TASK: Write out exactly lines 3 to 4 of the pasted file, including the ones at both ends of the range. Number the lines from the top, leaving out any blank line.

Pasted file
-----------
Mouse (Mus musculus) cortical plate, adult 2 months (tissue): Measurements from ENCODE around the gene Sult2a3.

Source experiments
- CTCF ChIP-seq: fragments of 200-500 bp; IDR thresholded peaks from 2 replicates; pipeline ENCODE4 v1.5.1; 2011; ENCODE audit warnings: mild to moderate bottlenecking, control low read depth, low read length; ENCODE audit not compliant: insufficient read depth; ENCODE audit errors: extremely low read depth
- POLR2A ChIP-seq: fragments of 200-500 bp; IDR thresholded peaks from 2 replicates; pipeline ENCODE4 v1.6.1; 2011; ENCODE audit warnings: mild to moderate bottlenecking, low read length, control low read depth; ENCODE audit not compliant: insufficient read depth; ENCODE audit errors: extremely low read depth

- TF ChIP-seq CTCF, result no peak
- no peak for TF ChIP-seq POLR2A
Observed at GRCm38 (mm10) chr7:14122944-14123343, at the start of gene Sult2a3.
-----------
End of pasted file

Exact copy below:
- CTCF ChIP-seq: fragments of 200-500 bp; IDR thresholded peaks from 2 replicates; pipeline ENCODE4 v1.5.1; 2011; ENCODE audit warnings: mild to moderate bottlenecking, control low read depth, low read length; ENCODE audit not compliant: insufficient read depth; ENCODE audit errors: extremely low read depth
- POLR2A ChIP-seq: fragments of 200-500 bp; IDR thresholded peaks from 2 replicates; pipeline ENCODE4 v1.6.1; 2011; ENCODE audit warnings: mild to moderate bottlenecking, low read length, control low read depth; ENCODE audit not compliant: insufficient read depth; ENCODE audit errors: extremely low read depth